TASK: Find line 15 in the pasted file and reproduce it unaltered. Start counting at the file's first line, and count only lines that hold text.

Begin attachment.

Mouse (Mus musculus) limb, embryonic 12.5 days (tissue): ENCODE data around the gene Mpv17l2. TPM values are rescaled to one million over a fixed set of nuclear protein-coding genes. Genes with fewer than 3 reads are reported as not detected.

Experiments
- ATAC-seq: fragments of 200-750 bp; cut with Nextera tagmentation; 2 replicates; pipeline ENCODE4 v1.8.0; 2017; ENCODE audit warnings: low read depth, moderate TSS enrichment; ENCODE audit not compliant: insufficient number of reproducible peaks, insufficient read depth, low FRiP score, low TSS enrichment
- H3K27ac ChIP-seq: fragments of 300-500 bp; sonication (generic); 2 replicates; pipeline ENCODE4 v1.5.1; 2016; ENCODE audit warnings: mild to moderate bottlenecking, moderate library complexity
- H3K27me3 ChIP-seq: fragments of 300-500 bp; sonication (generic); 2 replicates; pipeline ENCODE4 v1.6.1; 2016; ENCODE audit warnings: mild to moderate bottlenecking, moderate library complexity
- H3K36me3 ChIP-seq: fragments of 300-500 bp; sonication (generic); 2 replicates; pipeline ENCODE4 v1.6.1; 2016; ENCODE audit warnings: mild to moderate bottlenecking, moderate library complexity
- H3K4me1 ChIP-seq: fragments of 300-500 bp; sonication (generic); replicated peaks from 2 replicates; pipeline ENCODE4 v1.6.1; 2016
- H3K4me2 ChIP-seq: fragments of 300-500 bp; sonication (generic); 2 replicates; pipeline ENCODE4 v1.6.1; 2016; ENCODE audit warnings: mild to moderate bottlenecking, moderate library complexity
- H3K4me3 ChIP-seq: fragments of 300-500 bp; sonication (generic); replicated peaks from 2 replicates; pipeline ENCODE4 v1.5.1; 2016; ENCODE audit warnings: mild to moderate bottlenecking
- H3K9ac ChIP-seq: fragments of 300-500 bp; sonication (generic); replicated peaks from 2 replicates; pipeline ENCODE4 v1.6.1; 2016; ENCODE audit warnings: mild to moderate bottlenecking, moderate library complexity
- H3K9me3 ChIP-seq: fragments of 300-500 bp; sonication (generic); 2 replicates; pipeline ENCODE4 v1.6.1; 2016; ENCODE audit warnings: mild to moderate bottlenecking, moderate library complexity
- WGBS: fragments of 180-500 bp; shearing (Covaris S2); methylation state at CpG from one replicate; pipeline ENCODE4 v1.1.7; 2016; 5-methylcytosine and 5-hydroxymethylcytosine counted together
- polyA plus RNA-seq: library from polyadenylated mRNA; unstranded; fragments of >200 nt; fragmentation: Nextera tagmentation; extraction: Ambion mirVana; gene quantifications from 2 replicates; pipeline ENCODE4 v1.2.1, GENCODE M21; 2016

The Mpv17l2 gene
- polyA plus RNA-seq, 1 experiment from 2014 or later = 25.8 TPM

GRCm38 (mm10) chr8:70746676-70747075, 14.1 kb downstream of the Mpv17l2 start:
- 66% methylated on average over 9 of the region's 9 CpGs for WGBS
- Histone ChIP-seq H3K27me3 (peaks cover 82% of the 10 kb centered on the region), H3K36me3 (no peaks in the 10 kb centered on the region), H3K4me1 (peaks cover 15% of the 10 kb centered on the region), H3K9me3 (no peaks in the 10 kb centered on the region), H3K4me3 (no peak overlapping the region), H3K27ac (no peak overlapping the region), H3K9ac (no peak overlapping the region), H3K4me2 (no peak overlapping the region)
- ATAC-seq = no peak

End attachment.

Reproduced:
- polyA plus RNA-seq, 1 experiment from 2014 or later = 25.8 TPM